Visitors looking at the 'Taking Stock: New Acquisitions 2000-2010' exhibition. Photo ©Fennell Photography
Press Release: March 2010
Taking Stock: Acquisitions 2000-2010
13 March - 25 July 2010
A decade of acquisitions at the National Gallery of Ireland will be showcased in an exhibition demonstrating the development and enhancement of the European and Irish collections in recent years. Taking Stock: Acquisitions 2000-2010 will bring together over 100 paintings, prints and drawings reflecting the growth in different areas of the Gallery's collection. It will feature additions by notable European masters, dating from the seventeenth to the early twentieth century, among them Guercino, Boucher, van Gogh, Renoir, Bonnard, Pechstein and Feininger, complemented by a range of important works by many of the most sought-after Irish artists, Thomas Roberts, John Lavery, William Orpen, Jack B. Yeats, Louis le Brocquy and William Scott. On view in the Beit Wing and the Print Gallery from 13 March until 25 July 2010, the exhibition is the first major show dedicated to acquisitions since 1988.
Co-ordinated by Adrian Le Harivel, Curator of British Painting and editor of the accompanying catalogue, the works for the exhibition have been selected by the Gallery curators, each of whom has composed the individual commentaries in the catalogue (price €19.95, Gallery Shop).
"In recent years, there has been a focus on strengthening the area of the collection dating to post 1870, the period in which the Gallery was perceived to be weakest", says Raymond Keaveney, Director of the National Gallery. To this end, the Gallery has been fortunate in acquiring works by Pierre Bonnard, Gustave Caillebotte, Hermann Max Pechstein, Gabriele Münter and the American-born artist, Lyonel Feininger, whose striking composition, Umpferstedt III (1919) will be on view for the first time since it was acquired in New York, in 2008.
Also, the Irish collection has matured significantly over the past decade with the purchase of outstanding paintings and drawings many of which will be featured in this show: Hugh Douglas Hamilton, Cupid and Psyche, (c.1792), which is a study in pen and ink for the famous oil painting in the Gallery; Adam Buck, Portrait of the Edgeworth Family of County Longford (1787); Daniel Maclise, Portrait of John Francis Maguire (1827); Paul Henry, A Connemara Village (1933-34); Mainie Jellett, Single Element (1927); George Collie, The Midday Meal (c.1927). The exhibition will feature a number of works by William Orpen including Lady with a Birdcage (1900-1905); his study for the Western Wedding (c.1914), and his engaging portrait of the famous tenor, Count John McCormack (1923), which was purchased in London in 2009. Most recently the Gallery acquired a key work by William Scott, Frying Pan, Eggs and Napkin (1950).
As this exhibition will demonstrate, the generosity of benefactors and patrons continue to be pivotal in the development of the collection: "It is incontestable that most of the Gallery's greatest treasures have been acquired by way of gift", says Raymond Keaveney.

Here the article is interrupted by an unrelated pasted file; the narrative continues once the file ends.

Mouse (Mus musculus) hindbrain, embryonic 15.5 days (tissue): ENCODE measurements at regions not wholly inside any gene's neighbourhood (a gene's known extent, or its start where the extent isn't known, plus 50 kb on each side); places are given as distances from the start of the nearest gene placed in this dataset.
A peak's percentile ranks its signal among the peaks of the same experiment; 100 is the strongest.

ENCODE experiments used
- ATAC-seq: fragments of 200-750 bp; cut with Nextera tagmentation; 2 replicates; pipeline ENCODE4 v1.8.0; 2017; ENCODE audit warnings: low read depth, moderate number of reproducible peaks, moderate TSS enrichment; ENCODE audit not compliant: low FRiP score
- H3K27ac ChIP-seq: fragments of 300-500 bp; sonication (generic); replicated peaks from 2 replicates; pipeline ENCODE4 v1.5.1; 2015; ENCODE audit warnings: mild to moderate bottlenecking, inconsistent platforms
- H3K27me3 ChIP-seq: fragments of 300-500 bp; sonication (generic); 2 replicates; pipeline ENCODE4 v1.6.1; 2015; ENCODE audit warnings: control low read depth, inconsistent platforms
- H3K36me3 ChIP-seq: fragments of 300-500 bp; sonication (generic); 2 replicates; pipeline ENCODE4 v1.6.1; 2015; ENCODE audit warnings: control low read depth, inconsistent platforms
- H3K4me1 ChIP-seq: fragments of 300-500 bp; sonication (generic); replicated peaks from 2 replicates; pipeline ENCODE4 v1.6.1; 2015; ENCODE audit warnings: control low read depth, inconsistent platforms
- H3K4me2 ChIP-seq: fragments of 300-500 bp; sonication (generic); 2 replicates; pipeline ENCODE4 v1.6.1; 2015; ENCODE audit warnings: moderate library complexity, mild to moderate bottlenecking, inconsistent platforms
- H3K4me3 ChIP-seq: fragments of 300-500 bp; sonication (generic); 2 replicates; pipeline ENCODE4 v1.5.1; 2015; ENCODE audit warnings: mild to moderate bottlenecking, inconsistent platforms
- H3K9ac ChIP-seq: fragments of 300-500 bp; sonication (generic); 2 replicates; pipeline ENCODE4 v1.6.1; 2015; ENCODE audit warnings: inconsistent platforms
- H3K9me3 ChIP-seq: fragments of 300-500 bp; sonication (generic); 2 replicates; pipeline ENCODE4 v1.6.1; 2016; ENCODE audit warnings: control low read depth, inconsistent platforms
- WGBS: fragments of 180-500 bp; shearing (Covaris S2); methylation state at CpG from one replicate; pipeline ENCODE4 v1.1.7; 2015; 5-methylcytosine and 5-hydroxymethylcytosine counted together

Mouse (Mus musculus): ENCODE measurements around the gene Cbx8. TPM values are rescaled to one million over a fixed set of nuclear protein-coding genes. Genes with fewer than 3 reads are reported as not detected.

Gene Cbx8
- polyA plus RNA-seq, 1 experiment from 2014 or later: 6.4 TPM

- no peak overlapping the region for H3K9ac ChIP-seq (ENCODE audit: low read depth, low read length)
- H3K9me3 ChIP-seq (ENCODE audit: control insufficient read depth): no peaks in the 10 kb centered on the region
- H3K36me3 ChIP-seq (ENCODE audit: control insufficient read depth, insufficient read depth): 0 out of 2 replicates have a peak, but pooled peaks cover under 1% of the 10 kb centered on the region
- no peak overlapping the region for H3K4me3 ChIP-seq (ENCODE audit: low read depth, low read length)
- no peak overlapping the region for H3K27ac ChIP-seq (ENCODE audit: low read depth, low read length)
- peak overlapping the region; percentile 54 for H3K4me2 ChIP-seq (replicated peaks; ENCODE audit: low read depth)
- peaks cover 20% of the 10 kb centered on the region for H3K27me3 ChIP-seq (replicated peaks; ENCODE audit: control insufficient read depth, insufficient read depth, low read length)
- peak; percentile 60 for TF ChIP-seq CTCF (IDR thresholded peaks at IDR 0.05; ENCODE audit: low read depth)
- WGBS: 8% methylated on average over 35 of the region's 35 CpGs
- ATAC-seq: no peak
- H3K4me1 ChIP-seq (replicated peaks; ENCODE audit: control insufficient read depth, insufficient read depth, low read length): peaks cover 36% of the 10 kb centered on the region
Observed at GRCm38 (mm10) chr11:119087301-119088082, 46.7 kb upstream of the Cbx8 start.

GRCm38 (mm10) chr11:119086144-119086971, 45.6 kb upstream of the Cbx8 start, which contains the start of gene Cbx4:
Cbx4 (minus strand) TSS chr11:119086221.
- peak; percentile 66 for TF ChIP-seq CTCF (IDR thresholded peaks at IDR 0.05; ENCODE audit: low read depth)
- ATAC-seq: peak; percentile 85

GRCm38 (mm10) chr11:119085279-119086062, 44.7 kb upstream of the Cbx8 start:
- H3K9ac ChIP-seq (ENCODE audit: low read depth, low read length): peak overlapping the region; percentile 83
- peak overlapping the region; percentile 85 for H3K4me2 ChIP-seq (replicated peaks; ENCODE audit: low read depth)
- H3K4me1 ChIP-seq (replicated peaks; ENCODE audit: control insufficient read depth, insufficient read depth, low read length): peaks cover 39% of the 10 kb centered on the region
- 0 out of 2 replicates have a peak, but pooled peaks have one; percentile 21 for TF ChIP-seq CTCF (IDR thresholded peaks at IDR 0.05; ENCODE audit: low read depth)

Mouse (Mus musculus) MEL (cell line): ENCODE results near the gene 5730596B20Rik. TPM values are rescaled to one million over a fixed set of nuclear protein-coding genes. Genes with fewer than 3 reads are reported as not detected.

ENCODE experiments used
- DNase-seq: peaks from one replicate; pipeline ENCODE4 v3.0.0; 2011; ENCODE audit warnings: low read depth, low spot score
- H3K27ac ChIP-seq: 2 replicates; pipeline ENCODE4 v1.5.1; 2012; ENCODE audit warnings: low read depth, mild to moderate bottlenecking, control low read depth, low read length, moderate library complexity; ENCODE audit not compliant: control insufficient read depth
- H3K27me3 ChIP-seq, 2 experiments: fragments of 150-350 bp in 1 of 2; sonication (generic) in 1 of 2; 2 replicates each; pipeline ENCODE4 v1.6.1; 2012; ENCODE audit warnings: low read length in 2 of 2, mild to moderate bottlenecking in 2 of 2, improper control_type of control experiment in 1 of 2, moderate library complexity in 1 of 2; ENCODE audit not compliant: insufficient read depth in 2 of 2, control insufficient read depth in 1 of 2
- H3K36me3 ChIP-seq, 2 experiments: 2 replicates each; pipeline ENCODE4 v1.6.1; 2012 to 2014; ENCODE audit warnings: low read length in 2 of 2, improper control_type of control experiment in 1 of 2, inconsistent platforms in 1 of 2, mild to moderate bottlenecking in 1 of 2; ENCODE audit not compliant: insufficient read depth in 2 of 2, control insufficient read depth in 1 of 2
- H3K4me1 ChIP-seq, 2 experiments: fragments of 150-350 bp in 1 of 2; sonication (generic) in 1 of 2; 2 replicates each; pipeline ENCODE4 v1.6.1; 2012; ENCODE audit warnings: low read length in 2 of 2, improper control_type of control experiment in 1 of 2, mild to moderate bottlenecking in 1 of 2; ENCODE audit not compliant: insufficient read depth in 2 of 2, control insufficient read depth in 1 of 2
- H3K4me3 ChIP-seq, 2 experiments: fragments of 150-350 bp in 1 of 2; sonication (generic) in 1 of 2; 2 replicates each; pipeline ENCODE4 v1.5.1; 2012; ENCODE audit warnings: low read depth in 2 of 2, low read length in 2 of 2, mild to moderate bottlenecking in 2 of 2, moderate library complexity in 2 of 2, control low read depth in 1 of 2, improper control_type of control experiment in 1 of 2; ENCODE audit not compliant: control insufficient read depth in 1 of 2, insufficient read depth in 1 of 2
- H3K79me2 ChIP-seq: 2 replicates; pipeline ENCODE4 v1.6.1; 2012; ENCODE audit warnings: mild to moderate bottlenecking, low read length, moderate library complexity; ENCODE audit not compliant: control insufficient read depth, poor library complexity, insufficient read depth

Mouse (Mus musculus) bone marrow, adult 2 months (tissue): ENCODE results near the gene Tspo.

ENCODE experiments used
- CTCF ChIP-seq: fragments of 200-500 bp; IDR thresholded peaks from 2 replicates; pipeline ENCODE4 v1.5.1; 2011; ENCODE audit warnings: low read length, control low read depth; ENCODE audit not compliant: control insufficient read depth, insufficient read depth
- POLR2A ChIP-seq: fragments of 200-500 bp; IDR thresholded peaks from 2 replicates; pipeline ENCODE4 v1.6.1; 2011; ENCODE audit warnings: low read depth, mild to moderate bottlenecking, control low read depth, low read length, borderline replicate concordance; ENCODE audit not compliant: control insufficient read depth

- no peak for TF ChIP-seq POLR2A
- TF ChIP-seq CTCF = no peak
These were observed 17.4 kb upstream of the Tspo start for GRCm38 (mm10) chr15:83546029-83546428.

In this context, it is worth noting that on view in this exhibition will be the first Italian masterpiece purchased by Sir Denis Mahon in 1934, Guercino's Jacob Blessing the Sons of Joseph (1620), which is one of eight wonderful Baroque canvases gifted to the Gallery by the eminent scholar and collector. Another distinguished benefactor is Lady Clementine Beit, who, in 2000, presented JMW Turner's beautiful watercolour, The Castellated Rhine (c.1837).
Reflecting on the prominent role played by gifts to this show, Raymond Keaveney notes: "whilst purchases undoubtedly contribute to the enrichment of a collection, gifts have the capacity to transform beyond the reach of public institutions, especially in the light of the prices which outstanding masterpieces command on the market."
The exhibition will demonstrate how the introduction of tax incentives has benefited the collection since the turn of the Millennium. Section 1003 of the Taxes Consolidation Act (1997), in addition to the resources made available under the Heritage Fund (2001), contributed significantly to the enrichment of the collection: "The availability of tax relief for donations has made it possible to recover important items of our national patrimony which left the country in years gone by due to economic and other pressures on the original owners, says Raymond Keaveney.
Among the most significant works acquired under these schemes were Louis le Brocquy's A Family (1951) which was exhibited at the Venice Biennale in 1956; two marvellous paintings by Dutch seventeenth-century artists, Gerard van Honthorst, Music Party (1615-18) and Aelbert Cuyp, Landscape with a Portrait of a Youth and a Tutor on Horseback (c.1650-52), which historically belonged to Lord Charlemont and the Duke of Leinster respectively. This was followed in 2007 by the gift of a rare Irish family group portrait of the Fitzgeralds of Turlough Park, Co. Mayo (1784) by Johann Zoffany.
The exhibition, Taking Stock: Acquisitions 2000-2010, will be on view in the National Gallery of Ireland from 13 March until 25 July 2010. Admission is free.
There will also be a free audio guide to the show, complemented by a programme of talks and tours from March to May.